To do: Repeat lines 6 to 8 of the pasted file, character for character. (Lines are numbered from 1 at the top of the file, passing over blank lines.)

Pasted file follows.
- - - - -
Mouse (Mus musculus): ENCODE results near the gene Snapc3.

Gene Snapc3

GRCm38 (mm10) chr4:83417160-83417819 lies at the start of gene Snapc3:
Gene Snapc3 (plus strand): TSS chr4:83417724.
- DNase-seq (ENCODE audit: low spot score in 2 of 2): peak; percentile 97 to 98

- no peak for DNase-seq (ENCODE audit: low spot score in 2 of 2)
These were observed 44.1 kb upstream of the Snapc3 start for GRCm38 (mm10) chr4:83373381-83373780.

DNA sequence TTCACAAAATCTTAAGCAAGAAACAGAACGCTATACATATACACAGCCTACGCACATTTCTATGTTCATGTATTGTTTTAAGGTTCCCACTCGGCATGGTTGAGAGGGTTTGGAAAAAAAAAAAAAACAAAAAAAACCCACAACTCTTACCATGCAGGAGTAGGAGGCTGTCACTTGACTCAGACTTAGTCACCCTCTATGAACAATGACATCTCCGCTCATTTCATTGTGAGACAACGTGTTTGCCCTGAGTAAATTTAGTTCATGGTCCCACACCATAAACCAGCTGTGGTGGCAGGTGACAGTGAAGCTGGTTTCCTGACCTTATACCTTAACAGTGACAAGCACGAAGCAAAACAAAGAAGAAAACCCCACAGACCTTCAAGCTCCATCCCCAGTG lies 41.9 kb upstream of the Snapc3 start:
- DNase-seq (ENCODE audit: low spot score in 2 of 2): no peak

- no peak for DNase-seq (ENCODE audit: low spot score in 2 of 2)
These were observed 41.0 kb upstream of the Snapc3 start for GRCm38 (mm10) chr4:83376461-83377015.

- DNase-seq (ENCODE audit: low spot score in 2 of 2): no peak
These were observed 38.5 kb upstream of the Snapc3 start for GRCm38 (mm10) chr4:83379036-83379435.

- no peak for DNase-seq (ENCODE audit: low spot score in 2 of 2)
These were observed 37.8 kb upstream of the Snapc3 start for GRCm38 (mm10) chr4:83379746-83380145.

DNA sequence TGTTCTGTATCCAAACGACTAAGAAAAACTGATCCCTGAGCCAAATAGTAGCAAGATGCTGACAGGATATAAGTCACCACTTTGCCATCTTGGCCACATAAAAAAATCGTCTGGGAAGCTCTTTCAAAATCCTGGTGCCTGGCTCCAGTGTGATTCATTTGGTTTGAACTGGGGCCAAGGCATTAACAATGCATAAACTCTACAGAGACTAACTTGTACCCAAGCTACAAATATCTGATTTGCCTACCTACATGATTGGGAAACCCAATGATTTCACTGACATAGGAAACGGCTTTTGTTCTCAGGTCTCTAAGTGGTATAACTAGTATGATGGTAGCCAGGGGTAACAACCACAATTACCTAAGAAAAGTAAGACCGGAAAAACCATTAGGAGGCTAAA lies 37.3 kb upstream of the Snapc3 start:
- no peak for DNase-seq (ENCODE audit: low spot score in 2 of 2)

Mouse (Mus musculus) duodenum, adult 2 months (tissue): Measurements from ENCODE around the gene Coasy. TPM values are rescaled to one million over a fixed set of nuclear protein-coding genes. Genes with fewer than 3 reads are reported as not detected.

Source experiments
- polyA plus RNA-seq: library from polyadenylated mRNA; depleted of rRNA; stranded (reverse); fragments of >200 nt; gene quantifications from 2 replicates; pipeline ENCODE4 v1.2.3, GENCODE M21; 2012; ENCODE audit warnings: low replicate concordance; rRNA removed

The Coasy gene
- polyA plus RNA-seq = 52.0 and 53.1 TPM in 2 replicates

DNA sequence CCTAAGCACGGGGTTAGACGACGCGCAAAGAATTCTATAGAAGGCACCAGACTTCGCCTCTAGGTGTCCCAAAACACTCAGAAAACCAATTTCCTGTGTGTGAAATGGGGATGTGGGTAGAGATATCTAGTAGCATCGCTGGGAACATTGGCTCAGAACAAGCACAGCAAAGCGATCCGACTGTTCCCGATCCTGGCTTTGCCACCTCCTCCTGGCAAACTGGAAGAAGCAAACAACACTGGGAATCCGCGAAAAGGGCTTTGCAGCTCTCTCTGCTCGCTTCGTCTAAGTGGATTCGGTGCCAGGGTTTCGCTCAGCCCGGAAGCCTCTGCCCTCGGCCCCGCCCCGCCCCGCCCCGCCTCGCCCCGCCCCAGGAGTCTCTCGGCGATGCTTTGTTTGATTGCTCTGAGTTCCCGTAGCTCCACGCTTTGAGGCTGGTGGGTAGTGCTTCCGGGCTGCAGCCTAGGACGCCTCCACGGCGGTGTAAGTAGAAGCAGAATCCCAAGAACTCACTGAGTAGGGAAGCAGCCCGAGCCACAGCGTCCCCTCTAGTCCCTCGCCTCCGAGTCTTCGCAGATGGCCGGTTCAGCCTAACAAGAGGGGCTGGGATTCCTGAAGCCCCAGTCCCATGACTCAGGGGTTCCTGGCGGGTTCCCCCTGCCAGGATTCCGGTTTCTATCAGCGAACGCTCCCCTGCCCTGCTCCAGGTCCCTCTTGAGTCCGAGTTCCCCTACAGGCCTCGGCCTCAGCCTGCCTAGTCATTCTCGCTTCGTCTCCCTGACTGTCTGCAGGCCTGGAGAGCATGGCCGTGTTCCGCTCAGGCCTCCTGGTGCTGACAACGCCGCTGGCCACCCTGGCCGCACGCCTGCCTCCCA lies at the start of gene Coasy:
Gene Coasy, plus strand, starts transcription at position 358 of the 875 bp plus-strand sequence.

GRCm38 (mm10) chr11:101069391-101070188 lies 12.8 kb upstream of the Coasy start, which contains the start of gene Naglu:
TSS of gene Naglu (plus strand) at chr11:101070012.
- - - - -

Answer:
- no peak for DNase-seq (ENCODE audit: low spot score in 2 of 2)
These were observed 44.1 kb upstream of the Snapc3 start for GRCm38 (mm10) chr4:83373381-83373780.

DNA sequence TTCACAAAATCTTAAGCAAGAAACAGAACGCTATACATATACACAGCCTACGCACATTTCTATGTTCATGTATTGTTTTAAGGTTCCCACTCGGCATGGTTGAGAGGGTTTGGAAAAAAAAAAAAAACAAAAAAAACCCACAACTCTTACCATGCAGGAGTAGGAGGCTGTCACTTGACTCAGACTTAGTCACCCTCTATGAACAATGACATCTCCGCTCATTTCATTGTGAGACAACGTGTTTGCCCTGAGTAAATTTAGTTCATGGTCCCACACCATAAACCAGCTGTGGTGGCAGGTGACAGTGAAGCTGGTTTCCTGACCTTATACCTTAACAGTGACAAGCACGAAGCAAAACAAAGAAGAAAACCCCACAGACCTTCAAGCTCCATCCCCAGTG lies 41.9 kb upstream of the Snapc3 start: